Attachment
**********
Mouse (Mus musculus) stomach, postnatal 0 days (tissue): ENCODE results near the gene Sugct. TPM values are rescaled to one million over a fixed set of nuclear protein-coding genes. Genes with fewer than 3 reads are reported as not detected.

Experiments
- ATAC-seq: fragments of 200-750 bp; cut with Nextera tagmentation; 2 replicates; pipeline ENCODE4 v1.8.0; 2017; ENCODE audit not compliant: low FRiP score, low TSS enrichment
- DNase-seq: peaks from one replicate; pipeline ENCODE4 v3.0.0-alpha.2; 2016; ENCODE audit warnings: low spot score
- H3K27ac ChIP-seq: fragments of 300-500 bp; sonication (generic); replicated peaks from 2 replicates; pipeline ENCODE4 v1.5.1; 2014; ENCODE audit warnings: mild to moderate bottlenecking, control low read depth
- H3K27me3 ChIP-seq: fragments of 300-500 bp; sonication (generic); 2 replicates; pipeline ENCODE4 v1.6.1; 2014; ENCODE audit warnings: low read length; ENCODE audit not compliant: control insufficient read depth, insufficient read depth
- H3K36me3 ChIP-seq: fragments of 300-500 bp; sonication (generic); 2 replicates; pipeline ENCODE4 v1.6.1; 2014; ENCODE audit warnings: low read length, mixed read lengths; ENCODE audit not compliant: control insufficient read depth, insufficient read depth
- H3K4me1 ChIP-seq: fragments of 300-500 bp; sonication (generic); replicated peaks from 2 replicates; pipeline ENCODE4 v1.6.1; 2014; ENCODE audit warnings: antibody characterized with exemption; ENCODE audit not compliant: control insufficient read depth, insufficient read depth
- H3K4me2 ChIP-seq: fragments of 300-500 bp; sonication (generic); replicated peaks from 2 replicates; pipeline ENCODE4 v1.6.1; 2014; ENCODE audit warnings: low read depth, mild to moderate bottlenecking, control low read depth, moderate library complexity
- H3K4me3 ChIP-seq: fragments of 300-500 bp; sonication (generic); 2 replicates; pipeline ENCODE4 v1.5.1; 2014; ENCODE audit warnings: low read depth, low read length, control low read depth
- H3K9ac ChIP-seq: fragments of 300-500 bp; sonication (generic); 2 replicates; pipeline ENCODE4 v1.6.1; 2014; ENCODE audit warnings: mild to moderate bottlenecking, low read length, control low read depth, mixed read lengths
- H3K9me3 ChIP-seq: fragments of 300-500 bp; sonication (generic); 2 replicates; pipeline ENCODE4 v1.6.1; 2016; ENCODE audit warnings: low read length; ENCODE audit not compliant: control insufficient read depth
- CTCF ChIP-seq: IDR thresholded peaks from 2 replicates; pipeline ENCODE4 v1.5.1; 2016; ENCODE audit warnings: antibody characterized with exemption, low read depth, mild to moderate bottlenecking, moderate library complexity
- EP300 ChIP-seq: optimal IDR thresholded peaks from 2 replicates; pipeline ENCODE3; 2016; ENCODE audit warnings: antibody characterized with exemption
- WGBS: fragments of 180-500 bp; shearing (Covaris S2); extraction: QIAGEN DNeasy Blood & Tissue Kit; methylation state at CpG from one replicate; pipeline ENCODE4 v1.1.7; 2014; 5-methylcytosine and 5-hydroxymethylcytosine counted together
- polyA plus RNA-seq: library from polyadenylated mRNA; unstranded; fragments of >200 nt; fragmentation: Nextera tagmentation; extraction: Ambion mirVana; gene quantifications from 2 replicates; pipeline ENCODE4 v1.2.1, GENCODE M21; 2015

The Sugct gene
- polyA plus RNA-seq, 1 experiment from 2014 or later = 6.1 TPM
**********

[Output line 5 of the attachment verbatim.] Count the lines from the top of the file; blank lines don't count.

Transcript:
- H3K27ac ChIP-seq: fragments of 300-500 bp; sonication (generic); replicated peaks from 2 replicates; pipeline ENCODE4 v1.5.1; 2014; ENCODE audit warnings: mild to moderate bottlenecking, control low read depth